Modified Horwitz equation for concentrations C < 1,2 × 10– 7:

RSDR = 22 %

where:

RSDR is the relative standard deviation calculated from results generated under reproducibility conditionsFormula

C is the concentration ratio (i.e. 1 = 100 g/100 g, 0,001 = 1 000 mg/kg). The modified Horwitz equation applies to concentrations C < 1,2 × 10– 7.

Horwitz equation for concentrations 1,2 × 10– 7 ≤ C ≤ 0,138:

RSDR = 2C(– 0,15)

where:

RSDR is the relative standard deviation calculated from results generated under reproducibility conditionsFormula

C is the concentration ratio (i.e. 1 = 100 g/100 g, 0,001 = 1 000 mg/kg). The Horwitz equation applies to concentrations 1,2 × 10– 7 ≤ C ≤ 0,138.

C.3.3.2.   ‘Fitness-for-purpose’ approach

For in-house validated methods, as an alternative a ‘fitness-for-purpose’ approach (6) may be used to assess their suitability for official control. Methods suitable for official control shall produce results with a combined standard measurement uncertainty (u) less than the maximum standard measurement uncertainty calculated using the formula below:

Formula

where:

Uf is the maximum standard measurement uncertainty (μg/kg);

LOD is the limit of detection of the method (μg/kg). The LOD must meet the performance criteria set out in point C.3.3.1 for the concentration of interest;

C is the concentration of interest (μg/kg);

α is a numeric factor to be used depending on the value of C. The values to be used are given in Table 6.

Table 6

Numeric values to be used for α as constant in formula set out in this point, depending on the concentration of interest

C (μg/kg)

α

≤ 50

0,2

51-500

0,18

501-1 000

0,15

1 001 -10 000

0,12

> 10 000

0,1

PART D:   REPORTING AND INTERPRETATION OF RESULTS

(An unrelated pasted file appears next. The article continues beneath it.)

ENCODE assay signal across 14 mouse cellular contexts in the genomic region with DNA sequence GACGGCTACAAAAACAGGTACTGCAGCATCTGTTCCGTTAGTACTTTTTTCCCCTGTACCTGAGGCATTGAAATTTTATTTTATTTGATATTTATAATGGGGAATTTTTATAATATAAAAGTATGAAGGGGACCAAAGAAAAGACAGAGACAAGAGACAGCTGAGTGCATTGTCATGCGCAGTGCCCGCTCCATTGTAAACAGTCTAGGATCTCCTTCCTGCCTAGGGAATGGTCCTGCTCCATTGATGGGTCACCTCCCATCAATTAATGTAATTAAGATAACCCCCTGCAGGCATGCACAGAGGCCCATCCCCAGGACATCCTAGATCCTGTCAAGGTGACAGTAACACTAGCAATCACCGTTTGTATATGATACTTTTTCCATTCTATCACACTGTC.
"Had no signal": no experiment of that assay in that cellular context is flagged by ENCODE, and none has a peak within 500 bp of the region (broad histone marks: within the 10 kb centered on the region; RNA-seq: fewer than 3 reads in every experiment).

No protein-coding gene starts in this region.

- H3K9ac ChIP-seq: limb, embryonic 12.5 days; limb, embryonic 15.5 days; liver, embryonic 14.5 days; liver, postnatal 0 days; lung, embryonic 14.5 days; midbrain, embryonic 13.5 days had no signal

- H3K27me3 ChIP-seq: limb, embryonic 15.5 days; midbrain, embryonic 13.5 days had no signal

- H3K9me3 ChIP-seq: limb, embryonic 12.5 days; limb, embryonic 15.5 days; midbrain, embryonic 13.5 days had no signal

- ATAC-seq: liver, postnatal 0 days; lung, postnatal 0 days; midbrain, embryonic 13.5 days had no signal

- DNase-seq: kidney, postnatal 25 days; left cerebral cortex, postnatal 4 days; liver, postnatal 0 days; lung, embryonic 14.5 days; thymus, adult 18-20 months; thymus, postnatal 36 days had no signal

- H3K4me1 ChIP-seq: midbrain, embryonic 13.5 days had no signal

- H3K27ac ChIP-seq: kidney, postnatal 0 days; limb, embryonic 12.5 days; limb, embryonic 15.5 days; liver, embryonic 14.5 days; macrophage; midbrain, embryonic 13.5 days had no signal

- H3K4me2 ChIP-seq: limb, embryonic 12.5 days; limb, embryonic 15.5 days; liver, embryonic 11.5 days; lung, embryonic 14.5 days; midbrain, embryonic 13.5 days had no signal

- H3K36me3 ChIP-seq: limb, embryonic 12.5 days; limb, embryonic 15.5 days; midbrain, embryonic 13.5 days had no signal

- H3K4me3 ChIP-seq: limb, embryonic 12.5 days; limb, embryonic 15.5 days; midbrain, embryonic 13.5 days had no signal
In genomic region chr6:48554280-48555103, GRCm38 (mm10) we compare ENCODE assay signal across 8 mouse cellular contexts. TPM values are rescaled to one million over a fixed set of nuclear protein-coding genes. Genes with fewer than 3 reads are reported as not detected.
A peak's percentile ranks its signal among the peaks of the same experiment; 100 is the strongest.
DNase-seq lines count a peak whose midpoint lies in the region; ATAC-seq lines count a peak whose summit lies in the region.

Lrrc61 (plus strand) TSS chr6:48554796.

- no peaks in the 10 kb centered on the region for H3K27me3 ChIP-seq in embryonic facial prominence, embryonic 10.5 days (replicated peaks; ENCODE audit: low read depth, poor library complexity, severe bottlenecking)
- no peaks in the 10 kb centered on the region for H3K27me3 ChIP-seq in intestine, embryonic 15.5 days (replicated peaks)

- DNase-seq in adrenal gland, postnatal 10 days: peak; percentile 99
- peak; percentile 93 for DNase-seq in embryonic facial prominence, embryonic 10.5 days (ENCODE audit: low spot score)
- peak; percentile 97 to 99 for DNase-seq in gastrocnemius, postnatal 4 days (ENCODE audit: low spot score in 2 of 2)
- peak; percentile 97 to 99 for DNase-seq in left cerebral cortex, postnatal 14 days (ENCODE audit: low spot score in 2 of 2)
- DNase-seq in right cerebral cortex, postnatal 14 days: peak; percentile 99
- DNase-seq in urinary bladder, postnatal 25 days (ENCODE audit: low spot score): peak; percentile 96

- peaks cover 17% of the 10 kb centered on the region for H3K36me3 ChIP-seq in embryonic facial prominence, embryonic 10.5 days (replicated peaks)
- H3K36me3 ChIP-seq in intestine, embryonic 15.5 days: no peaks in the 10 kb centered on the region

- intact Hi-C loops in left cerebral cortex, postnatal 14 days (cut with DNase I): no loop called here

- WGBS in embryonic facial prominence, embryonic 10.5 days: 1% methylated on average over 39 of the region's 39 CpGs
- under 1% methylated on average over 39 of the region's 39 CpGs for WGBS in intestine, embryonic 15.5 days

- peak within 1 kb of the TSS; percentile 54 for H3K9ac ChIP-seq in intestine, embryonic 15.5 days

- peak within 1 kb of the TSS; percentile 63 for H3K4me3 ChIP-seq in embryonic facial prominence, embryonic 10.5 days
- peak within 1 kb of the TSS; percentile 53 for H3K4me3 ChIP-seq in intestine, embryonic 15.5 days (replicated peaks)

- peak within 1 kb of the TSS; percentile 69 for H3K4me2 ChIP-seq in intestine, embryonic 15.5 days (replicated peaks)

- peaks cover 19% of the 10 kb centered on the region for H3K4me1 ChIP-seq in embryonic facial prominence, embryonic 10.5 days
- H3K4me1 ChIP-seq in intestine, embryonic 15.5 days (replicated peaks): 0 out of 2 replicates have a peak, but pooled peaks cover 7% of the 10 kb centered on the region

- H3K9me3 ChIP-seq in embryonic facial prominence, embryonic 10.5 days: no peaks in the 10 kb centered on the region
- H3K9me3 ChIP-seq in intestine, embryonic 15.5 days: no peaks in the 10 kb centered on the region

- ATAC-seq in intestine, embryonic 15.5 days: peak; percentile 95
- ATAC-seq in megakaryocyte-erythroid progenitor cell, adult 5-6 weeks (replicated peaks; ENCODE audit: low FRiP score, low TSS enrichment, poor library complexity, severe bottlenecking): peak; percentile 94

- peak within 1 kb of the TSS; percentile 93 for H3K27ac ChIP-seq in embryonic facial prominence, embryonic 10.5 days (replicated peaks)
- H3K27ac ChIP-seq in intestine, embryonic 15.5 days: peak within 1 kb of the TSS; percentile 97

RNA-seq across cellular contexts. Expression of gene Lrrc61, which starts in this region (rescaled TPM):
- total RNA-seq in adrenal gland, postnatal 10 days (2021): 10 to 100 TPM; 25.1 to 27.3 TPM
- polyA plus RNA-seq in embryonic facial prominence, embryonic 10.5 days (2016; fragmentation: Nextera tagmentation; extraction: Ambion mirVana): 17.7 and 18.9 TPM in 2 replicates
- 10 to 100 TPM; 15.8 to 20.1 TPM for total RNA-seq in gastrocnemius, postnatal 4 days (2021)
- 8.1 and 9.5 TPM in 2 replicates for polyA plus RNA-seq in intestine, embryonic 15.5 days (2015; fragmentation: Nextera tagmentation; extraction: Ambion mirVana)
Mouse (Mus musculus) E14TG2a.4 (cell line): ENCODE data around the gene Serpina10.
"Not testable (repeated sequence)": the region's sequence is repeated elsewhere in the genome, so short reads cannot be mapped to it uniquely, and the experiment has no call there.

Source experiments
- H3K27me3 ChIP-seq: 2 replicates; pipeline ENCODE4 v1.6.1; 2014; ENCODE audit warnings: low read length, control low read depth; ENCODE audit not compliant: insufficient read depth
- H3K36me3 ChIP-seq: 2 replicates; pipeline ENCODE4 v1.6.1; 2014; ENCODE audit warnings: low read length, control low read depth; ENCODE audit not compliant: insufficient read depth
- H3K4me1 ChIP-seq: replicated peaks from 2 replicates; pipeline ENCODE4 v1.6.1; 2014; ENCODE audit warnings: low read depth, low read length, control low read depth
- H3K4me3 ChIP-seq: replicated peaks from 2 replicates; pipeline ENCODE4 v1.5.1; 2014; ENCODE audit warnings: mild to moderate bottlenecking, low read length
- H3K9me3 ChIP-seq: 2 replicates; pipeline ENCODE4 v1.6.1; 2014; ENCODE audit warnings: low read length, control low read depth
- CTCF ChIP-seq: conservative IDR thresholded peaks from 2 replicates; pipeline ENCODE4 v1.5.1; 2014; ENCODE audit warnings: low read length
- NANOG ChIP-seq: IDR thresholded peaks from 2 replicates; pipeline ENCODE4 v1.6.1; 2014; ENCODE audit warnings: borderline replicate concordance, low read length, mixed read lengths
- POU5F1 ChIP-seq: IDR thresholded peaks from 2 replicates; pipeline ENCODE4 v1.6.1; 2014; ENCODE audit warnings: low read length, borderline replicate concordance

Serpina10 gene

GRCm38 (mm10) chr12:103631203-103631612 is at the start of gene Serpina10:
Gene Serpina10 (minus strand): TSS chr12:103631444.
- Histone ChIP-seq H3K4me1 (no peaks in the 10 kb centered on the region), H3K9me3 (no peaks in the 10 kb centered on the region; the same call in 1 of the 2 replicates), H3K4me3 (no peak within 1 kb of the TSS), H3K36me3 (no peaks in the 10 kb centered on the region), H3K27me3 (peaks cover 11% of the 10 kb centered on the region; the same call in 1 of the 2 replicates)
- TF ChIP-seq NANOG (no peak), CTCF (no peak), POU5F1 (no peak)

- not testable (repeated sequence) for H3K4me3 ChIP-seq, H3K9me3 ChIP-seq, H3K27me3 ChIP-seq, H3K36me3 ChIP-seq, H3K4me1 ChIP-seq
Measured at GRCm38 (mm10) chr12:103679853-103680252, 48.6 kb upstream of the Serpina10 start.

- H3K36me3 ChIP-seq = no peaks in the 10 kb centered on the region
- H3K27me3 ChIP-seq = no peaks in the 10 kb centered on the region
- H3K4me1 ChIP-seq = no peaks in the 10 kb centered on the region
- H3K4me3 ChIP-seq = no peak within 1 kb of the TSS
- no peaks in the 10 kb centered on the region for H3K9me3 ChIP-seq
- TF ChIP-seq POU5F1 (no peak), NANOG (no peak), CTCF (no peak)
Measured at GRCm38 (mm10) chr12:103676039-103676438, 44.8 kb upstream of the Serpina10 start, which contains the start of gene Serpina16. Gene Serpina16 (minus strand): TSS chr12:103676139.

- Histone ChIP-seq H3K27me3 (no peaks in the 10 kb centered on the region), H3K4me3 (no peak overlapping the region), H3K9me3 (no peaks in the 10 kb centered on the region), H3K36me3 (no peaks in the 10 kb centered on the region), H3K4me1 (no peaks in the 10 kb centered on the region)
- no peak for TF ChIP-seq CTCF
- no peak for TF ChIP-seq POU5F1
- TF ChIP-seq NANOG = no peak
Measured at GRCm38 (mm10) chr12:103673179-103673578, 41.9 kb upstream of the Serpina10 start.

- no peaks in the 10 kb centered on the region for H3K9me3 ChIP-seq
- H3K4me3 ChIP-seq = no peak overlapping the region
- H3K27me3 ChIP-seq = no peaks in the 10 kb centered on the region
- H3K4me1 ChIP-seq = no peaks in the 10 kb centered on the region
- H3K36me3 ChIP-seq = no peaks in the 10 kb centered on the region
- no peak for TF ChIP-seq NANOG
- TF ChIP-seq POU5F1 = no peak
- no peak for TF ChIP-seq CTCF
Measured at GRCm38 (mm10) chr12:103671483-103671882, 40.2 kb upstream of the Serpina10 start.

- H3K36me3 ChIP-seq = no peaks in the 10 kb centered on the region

D.1.   REPORTING

D.1.1.   Expression of results

The results shall be expressed in the same units and with the same number of significant figures as the maximum levels laid down in Regulation (EC) No 1881/2006.

D.1.2.   Recovery calculations

If an extraction step is applied in the analytical method, the analytical result shall be corrected for recovery. In this case the level of recovery shall be reported.

In case no extraction step is applied in the analytical method, the result may be reported uncorrected for recovery if evidence is provided by ideally making use of suitable certified reference material that the certified concentration allowing for the measurement uncertainty is achieved (i.e. high accuracy of the measurement) and thus that the method is not biased. In case the result is reported uncorrected for recovery this shall be mentioned.

D.1.3.   Measurement uncertainty

The analytical result shall be reported as x +/– U whereby x is the analytical result and U is the expanded measurement uncertainty, using a coverage factor of 2 which gives a level of confidence of approximately 95 % (U = 2u).

The analyst shall note the ‘Report on the relationship between analytical results, measurement uncertainty, recovery factors and the provisions in EU food and feed legislation (7)’.

D.2.   INTERPRETATION OF RESULTS

D.2.1.   Acceptance of a lot or sublot

The lot or sublot is accepted if the analytical result of the laboratory sample does not exceed the respective maximum level laid down in Regulation (EC) No 1881/2006 taking into account the expanded measurement uncertainty and correction of the result for recovery if an extraction step has been applied in the analytical method used.

D.2.2.   Rejection of a lot or sublot

The lot or sublot is rejected if the analytical result of the laboratory sample exceeds beyond reasonable doubt the respective maximum level laid down in Regulation (EC) No 1881/2006 taking into account the expanded measurement uncertainty and correction of the result for recovery if an extraction step has been applied in the analytical method used.

D.2.3.   Applicability

The interpretation rules set out under points D.2.1 and D.2.2 shall apply for the analytical result obtained on the sample for enforcement. In case of analysis for defence or referee purposes, the national rules shall apply.


(1)  ‘The international harmonized protocol for the proficiency testing of analytical chemistry laboratories’ by M. Thompson, S.L.R. Ellison and R. Wood, Pure Appl. Chem., 2006, 78, 145-196.

(2)  Edited by M. Thompson and R. Wood, Pure Appl. Chem., 1995, 67, 649-666.

(3)  International vocabulary of metrology — Basic and general concepts and associated terms (VIM), JCGM 200:2008.

(4)  W. Horwitz, L.R. Kamps. K.W. Boyer, J.Assoc.Off.Analy.Chem.,1980, 63, 1344.

(5)  M. Thompson, Analyst, 2000, 125, 385-386.

(6)  M. Thompson and R. Wood, Accred. Qual. Assur., 2006, 10, 471-478.

(7)  http://ec.europa.eu/food/food/chemicalsafety/contaminants/report-sampling_analysis_2004_en.pdf